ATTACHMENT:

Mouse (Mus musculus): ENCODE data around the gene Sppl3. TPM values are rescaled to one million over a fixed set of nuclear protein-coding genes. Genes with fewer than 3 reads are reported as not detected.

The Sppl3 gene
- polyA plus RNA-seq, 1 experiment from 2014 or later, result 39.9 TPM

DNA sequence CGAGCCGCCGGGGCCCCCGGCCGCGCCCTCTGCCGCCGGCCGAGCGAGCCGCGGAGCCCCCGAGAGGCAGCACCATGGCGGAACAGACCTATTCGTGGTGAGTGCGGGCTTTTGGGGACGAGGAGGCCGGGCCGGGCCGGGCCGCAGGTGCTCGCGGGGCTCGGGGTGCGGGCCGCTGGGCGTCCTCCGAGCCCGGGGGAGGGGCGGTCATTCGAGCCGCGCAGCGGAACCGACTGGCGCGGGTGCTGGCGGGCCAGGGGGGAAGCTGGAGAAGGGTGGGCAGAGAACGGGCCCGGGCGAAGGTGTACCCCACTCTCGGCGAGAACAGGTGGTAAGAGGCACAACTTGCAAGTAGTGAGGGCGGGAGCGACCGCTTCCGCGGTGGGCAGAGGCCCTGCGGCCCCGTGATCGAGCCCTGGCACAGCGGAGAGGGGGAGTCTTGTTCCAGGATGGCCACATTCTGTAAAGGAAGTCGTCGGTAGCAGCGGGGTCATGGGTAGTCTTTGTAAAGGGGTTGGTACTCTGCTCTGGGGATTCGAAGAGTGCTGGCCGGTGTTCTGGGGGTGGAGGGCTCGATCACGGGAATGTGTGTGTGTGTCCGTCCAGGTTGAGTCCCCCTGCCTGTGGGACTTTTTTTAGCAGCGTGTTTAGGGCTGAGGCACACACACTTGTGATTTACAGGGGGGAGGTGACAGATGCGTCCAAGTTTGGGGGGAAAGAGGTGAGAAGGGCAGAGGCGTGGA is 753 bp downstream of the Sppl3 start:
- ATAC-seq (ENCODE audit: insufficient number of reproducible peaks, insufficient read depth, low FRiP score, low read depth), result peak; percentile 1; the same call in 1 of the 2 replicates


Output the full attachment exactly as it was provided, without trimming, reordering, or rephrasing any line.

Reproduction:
Mouse (Mus musculus): ENCODE data around the gene Sppl3. TPM values are rescaled to one million over a fixed set of nuclear protein-coding genes. Genes with fewer than 3 reads are reported as not detected.

The Sppl3 gene
- polyA plus RNA-seq, 1 experiment from 2014 or later, result 39.9 TPM

DNA sequence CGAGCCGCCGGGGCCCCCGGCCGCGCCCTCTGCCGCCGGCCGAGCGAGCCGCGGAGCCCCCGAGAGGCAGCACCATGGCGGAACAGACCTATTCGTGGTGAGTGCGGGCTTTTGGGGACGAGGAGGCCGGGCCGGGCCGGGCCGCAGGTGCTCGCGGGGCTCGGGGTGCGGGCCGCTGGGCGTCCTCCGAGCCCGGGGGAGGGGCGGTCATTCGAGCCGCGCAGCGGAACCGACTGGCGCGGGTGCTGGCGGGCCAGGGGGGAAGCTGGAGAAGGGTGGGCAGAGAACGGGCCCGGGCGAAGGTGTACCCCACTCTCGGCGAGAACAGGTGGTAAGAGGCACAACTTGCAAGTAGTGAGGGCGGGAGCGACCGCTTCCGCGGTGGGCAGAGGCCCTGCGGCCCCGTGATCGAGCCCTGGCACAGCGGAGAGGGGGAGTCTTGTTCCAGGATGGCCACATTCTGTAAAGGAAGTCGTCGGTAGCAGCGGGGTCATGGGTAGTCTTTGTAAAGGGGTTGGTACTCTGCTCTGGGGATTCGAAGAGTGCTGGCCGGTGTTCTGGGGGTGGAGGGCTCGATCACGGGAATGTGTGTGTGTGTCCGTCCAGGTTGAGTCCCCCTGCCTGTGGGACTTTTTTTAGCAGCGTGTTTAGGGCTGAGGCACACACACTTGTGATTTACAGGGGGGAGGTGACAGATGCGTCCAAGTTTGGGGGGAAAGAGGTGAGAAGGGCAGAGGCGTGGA is 753 bp downstream of the Sppl3 start:
- ATAC-seq (ENCODE audit: insufficient number of reproducible peaks, insufficient read depth, low FRiP score, low read depth), result peak; percentile 1; the same call in 1 of the 2 replicates